By Travis Sloat
Discussion of Fort Gibson’s police force — from the chief to the reserve officers — permeated through the latest Board of Trustees meeting.
Chief Clint Vernon gave his monthly report on police activity, which included the number of traffic stops versus citations issued, as well as calls responded to versus arrests.
“I just want to stress to the board how much and why we’re out here,” Vernon said.
The board voted unanimously to accept the report as given.
Then Chief Vernon asked permission from the board to establish a roster of 15 active reserve officers in which he could add to without getting board approval for each specific time.
“Because it’s a volunteer program, it’s hard to get participation,” Vernon said. “That’s no one’s fault, people just don’t have a lot of time. In the event that we need a new full-time officer, this gives us a pool of 15 that have been appropriately trained instead of hiring guys right off the street.”
The board also voted unanimously to give Chief Vernon full control over the hiring of reserve officers, provided he give the board a detailed report every month on them.
Reserve police officers are volunteer officers who are not paid by the town, and who provide all their own equipment for patrol. Many of them have full-time or part-time jobs in which they provide income for their families.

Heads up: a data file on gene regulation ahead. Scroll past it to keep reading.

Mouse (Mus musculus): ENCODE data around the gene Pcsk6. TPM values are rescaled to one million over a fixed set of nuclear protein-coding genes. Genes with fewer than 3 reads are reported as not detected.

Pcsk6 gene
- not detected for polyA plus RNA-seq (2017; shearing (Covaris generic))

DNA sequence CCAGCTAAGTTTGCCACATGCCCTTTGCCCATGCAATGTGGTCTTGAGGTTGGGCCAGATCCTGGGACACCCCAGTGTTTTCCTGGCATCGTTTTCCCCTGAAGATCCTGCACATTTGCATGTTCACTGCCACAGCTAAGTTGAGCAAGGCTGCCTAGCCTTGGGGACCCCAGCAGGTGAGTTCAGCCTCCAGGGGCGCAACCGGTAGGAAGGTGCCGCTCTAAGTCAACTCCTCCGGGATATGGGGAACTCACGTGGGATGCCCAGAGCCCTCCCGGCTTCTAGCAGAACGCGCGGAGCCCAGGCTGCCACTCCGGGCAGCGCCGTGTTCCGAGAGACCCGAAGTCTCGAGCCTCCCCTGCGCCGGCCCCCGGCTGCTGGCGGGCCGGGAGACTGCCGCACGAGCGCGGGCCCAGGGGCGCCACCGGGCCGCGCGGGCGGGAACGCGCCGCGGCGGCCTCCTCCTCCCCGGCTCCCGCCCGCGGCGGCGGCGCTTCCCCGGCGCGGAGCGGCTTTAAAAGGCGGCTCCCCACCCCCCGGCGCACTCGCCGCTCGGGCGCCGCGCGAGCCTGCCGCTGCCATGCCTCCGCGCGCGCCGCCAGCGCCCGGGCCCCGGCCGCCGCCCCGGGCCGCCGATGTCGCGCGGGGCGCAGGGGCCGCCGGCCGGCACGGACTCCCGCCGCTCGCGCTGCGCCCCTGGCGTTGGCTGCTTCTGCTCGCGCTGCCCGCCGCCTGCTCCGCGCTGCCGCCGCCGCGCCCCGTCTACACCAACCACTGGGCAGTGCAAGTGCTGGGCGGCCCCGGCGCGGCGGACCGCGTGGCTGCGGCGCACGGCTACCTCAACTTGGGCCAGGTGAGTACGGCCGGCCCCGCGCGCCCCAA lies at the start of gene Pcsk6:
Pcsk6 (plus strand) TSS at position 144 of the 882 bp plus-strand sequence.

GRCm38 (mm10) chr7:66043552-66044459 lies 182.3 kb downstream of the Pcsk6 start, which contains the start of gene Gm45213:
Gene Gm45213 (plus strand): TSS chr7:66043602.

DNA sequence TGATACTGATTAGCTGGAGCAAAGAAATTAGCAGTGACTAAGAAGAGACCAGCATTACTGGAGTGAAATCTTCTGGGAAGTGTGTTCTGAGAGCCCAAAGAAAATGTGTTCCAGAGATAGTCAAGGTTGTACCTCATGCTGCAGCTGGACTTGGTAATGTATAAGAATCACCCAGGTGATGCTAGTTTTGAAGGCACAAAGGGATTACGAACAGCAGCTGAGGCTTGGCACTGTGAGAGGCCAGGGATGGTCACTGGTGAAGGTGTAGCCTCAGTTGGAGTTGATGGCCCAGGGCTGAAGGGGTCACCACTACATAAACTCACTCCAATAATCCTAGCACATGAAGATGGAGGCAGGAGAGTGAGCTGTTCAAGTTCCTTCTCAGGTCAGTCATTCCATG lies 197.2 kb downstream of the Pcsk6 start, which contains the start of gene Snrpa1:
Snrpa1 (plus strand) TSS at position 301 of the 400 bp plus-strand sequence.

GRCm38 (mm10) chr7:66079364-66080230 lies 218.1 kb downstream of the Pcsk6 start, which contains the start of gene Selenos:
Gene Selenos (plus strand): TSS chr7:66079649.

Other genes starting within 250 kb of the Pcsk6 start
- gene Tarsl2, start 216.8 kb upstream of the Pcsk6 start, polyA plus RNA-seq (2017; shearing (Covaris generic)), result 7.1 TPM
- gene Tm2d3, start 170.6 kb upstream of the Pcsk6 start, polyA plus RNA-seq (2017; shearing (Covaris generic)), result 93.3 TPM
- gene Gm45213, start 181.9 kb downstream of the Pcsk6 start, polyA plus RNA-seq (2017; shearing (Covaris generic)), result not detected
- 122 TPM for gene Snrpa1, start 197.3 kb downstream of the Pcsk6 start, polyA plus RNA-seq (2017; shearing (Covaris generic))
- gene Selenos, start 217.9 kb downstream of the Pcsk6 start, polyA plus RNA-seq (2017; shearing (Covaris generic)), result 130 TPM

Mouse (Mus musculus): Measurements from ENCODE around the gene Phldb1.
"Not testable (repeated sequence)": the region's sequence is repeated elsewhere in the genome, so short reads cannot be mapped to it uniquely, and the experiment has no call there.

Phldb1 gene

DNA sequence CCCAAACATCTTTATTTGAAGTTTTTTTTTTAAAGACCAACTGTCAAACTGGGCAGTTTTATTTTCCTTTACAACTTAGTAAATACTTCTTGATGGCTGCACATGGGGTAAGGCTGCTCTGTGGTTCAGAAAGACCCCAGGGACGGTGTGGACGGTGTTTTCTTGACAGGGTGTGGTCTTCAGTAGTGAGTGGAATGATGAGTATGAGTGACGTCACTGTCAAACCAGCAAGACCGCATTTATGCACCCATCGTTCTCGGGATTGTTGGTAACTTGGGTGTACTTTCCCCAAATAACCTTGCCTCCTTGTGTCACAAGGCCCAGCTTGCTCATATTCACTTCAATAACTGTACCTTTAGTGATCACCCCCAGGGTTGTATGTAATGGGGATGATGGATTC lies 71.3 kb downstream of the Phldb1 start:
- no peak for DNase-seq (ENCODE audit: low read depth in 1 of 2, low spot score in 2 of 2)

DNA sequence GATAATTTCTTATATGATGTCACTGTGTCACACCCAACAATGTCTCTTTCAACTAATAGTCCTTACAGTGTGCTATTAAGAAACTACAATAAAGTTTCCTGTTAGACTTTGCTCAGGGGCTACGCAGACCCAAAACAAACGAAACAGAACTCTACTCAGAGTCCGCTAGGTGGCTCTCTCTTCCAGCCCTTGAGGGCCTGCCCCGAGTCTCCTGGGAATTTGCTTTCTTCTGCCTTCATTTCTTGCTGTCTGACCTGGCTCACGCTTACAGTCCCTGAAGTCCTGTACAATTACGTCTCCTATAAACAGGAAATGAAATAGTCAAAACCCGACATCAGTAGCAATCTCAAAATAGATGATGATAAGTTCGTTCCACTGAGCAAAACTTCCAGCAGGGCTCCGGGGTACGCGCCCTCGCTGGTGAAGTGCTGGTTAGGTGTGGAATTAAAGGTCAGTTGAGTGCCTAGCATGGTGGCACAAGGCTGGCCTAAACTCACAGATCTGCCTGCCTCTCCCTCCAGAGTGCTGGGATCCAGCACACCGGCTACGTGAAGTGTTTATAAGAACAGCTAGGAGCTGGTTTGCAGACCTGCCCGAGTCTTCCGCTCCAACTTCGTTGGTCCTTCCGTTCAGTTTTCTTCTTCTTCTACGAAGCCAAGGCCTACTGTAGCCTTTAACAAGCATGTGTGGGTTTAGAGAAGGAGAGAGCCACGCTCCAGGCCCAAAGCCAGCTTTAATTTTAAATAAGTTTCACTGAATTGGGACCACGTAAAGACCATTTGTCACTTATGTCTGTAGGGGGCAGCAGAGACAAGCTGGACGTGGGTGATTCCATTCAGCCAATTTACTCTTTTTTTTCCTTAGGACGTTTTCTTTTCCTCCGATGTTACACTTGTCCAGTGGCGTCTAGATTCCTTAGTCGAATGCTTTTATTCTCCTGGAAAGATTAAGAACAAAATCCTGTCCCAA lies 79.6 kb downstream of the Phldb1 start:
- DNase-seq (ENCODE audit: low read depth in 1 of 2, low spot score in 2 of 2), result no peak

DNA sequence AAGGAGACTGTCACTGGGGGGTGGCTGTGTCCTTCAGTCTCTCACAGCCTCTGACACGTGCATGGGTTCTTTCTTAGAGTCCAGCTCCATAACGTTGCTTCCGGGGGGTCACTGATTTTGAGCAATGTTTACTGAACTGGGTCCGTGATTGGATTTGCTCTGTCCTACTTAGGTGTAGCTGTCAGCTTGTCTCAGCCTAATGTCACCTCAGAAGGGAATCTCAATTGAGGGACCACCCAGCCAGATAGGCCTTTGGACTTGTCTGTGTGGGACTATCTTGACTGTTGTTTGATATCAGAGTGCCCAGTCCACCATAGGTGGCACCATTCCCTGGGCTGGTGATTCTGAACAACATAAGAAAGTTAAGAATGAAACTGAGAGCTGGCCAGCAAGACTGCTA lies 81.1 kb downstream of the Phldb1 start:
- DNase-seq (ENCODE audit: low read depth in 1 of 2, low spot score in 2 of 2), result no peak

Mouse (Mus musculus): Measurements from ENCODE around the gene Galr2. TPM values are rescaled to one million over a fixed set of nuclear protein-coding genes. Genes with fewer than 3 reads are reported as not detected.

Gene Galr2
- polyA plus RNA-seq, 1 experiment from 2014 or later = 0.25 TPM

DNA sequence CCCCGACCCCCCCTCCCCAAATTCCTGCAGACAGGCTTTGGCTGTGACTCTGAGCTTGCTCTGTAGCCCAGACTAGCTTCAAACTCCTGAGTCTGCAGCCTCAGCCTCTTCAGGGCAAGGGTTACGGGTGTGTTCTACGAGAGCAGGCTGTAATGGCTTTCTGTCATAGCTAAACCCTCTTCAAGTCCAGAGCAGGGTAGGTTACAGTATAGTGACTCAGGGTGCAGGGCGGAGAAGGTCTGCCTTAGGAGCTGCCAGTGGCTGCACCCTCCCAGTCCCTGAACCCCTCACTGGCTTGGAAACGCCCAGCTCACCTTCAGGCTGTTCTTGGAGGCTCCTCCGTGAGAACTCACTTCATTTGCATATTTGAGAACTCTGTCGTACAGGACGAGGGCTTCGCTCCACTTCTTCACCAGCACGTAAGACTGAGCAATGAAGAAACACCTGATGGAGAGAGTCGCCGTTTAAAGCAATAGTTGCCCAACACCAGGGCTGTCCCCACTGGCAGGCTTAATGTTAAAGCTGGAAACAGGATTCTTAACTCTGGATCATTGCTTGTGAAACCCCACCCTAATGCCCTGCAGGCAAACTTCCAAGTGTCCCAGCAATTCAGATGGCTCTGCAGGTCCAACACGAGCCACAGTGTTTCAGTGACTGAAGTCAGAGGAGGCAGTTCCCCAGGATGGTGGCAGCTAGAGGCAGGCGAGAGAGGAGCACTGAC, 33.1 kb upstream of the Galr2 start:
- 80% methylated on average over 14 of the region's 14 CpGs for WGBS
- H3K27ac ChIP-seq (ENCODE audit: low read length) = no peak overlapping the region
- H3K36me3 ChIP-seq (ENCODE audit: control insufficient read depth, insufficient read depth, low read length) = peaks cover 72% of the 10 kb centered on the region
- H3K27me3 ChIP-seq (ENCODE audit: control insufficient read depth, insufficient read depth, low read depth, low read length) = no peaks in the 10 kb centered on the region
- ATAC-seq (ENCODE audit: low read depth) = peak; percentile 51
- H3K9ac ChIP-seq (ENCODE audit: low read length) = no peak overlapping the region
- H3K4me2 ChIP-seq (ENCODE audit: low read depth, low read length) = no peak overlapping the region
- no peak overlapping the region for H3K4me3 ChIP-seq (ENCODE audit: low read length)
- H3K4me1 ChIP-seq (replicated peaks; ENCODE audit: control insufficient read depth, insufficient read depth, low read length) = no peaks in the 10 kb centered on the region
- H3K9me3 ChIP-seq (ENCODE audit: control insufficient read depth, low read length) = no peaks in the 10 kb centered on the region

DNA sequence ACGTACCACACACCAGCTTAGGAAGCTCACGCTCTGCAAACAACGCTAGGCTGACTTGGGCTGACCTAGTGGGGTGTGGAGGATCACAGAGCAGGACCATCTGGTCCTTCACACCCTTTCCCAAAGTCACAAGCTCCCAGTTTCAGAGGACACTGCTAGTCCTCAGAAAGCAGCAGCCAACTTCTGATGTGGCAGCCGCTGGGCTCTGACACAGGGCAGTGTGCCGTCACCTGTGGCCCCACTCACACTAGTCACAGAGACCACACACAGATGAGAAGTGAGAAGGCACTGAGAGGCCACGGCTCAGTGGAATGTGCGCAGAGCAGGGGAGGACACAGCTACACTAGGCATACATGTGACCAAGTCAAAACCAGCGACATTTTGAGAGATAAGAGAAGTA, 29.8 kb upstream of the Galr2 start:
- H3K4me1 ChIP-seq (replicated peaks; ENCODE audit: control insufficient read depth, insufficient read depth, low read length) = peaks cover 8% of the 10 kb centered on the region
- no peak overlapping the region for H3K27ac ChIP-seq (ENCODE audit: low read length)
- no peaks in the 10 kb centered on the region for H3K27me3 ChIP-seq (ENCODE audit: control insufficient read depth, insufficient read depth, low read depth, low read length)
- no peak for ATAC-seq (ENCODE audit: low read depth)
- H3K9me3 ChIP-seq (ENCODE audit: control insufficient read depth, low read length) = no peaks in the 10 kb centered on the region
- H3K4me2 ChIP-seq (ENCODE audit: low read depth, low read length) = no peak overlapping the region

Katie Bergmann, a recent Fort Gibson resident, said she approved of the plan as long as the reserve officers were appropriately trained.
“I think it’s a great idea,” Bergmann said. “This will give our police force a chance to make its presence known more and have a positive impact on the community.”
Vernon said he ultimately wants to make the reserve program “self-sufficient.”
“I’d like to do some car washes, some different things to raise money,” Vernon said. “That will help these reserve guys buy things like uniforms and badges. Our badges cost $100 apiece. Right now, if I have a full-time officer resign, I take their uniforms out to our reserves to see if they fit anyone.”
Vernon also said the police force has adapted very well to is philosophy on “community policing.”
“There are no exceptions,” he said. “All of the officers have bought in completely. It feels like there is some rejuvenated energy in the department. We have a new guy starting on Monday morning, and I was approved after my 90-day probation. I’m happy here, and everyone else seems to be happy.”
By Travis Sloat
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